Given the news of the failure of Silicon Valley Bank (SVB) last week, I thought it good to review how the FDIC (Federal Deposit Insurance Corporation) insurance works to protect your bank accounts. FDIC insurance applies to accounts held at FDIC-insured banks only. The accounts types include:
- Checking Accounts
- Savings Accounts (both statement and passbook)
- Money Market Deposit Accounts (MMDAs), and
- Certificates of Deposit (CDs).
At any U.S. bank, accounts with balances up to $250,000 a person are protected. It is easy to make that $250,000 multiply, however, given there is coverage of $250,000 for each type of account at each bank. A married couple, for example, is eligible for $500,000 protection on a joint bank account and $250,000 for each of their individual accounts, for a total of $1 million in coverage at a single bank. Not sure how to calculate what FDIC insures in multiple accounts? Click here for a calculator.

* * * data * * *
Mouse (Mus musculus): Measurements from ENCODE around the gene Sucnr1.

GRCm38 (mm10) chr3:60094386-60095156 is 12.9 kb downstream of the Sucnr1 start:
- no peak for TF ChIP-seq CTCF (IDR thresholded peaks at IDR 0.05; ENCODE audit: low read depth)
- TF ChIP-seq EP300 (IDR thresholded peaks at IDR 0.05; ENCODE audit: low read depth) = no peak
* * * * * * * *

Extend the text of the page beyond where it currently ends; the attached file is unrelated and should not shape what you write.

Today, banks are much safer for consumers because of the FDIC and other financial regulations that require banks to hold more reserves, but it is still important that savers understand all of the risks, said Greg McBride, chief financial analyst at Bankrate.
Be sure to protect your deposits. And be sure you are earning the most you can on those deposits. Some FDIC insured banks are now offering up to 5% on your cash. We have a system, MaxMyInterest, to help you find those best rates, apply easily and maintain those rates. Sign up here.
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